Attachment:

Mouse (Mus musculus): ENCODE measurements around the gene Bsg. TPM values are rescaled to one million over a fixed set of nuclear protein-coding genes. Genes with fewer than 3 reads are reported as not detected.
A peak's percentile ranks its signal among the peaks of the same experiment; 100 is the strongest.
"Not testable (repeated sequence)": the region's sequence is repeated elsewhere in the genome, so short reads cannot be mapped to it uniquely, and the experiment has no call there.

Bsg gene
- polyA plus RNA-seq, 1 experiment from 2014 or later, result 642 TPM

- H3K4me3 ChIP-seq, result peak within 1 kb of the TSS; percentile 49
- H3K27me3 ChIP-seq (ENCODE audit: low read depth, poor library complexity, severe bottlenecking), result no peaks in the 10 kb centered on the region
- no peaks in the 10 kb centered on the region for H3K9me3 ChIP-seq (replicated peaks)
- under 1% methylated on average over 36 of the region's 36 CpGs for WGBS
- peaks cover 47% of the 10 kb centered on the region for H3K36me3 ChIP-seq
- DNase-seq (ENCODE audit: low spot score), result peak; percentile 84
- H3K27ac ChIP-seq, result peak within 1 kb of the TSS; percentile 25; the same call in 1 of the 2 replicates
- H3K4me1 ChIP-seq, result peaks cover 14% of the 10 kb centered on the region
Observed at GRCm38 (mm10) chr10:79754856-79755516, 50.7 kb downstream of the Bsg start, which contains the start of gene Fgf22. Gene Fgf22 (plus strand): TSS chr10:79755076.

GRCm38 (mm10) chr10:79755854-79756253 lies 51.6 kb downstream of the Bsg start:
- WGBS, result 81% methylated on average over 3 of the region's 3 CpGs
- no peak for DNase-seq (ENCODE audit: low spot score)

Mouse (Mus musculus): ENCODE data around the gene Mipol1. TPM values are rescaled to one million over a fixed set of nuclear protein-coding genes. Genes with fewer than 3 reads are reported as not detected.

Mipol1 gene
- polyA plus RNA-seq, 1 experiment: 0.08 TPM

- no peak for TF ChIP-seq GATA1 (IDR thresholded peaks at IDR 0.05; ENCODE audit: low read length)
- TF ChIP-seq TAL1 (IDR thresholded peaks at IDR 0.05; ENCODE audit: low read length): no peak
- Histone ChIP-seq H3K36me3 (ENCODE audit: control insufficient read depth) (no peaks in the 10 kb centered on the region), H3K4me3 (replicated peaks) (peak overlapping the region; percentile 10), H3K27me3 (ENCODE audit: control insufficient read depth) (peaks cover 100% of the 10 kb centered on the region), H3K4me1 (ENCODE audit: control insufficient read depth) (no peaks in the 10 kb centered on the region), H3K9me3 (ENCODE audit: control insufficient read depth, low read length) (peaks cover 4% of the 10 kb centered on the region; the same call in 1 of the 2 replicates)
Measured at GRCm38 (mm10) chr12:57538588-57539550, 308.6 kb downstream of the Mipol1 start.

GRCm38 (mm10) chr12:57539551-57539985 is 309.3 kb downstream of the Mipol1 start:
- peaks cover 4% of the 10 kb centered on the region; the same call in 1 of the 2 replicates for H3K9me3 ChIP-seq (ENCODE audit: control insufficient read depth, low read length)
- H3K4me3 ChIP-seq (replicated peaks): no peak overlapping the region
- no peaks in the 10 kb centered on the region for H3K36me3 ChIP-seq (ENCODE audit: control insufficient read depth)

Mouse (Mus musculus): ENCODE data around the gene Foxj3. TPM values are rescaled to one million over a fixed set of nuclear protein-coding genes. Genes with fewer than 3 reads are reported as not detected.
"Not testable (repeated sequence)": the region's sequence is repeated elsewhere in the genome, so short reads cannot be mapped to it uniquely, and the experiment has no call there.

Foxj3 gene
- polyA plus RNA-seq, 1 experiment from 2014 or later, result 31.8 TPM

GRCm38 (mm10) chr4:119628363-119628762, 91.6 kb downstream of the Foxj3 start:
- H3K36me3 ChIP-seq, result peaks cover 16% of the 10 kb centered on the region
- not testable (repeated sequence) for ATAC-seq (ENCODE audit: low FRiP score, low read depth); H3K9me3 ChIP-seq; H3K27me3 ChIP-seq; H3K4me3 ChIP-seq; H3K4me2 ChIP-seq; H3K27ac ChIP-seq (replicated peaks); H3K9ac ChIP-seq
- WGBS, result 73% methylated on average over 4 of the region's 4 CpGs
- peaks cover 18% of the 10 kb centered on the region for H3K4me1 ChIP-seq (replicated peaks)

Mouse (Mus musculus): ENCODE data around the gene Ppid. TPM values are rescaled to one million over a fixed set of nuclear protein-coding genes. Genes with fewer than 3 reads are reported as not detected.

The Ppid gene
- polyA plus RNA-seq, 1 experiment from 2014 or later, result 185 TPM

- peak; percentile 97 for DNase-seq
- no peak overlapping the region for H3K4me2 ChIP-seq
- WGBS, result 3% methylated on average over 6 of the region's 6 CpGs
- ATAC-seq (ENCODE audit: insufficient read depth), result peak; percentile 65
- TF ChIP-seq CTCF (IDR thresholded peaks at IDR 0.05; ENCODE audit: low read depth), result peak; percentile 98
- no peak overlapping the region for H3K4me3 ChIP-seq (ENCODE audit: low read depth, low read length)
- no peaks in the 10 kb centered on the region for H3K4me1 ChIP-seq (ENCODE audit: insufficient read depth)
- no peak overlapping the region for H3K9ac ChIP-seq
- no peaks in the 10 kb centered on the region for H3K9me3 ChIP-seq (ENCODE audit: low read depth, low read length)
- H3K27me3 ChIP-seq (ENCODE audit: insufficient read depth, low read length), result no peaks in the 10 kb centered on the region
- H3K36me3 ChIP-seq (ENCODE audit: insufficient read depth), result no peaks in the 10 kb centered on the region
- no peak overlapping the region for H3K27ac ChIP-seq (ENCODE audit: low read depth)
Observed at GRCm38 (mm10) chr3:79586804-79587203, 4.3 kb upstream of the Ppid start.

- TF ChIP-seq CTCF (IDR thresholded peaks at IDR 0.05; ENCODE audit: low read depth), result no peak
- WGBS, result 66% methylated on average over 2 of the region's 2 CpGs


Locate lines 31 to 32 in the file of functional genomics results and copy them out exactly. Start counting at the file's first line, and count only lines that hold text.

Foxj3 gene
- polyA plus RNA-seq, 1 experiment from 2014 or later, result 31.8 TPM